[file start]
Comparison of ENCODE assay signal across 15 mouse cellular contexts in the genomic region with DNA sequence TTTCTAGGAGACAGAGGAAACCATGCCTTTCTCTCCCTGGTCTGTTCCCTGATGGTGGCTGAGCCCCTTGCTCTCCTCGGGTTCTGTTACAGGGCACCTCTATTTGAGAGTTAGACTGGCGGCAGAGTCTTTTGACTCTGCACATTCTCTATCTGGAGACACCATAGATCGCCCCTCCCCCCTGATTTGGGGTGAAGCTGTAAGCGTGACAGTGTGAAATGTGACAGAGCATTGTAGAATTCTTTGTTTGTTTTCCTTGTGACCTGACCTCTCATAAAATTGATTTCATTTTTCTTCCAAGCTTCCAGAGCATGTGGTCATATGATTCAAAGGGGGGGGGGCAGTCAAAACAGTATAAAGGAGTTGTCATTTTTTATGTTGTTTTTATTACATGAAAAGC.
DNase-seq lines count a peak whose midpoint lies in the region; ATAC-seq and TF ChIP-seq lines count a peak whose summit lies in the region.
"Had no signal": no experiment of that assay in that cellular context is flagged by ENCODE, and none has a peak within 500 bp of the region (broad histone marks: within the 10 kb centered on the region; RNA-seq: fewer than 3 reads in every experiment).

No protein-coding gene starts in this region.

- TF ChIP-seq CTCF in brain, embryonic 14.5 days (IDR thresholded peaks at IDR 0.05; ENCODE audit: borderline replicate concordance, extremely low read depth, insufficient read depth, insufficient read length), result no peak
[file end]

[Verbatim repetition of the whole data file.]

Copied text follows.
Comparison of ENCODE assay signal across 15 mouse cellular contexts in the genomic region with DNA sequence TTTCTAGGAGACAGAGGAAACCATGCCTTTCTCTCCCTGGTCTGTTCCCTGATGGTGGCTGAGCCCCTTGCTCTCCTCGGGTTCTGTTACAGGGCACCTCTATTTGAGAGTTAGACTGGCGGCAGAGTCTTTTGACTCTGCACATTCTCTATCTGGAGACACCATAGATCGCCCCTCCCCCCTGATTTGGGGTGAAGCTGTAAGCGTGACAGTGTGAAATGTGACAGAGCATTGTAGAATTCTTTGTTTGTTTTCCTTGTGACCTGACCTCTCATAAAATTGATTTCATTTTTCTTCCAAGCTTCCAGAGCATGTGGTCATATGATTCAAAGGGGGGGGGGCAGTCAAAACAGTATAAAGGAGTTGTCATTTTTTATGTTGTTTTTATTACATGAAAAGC.
DNase-seq lines count a peak whose midpoint lies in the region; ATAC-seq and TF ChIP-seq lines count a peak whose summit lies in the region.
"Had no signal": no experiment of that assay in that cellular context is flagged by ENCODE, and none has a peak within 500 bp of the region (broad histone marks: within the 10 kb centered on the region; RNA-seq: fewer than 3 reads in every experiment).

No protein-coding gene starts in this region.

- TF ChIP-seq CTCF in brain, embryonic 14.5 days (IDR thresholded peaks at IDR 0.05; ENCODE audit: borderline replicate concordance, extremely low read depth, insufficient read depth, insufficient read length), result no peak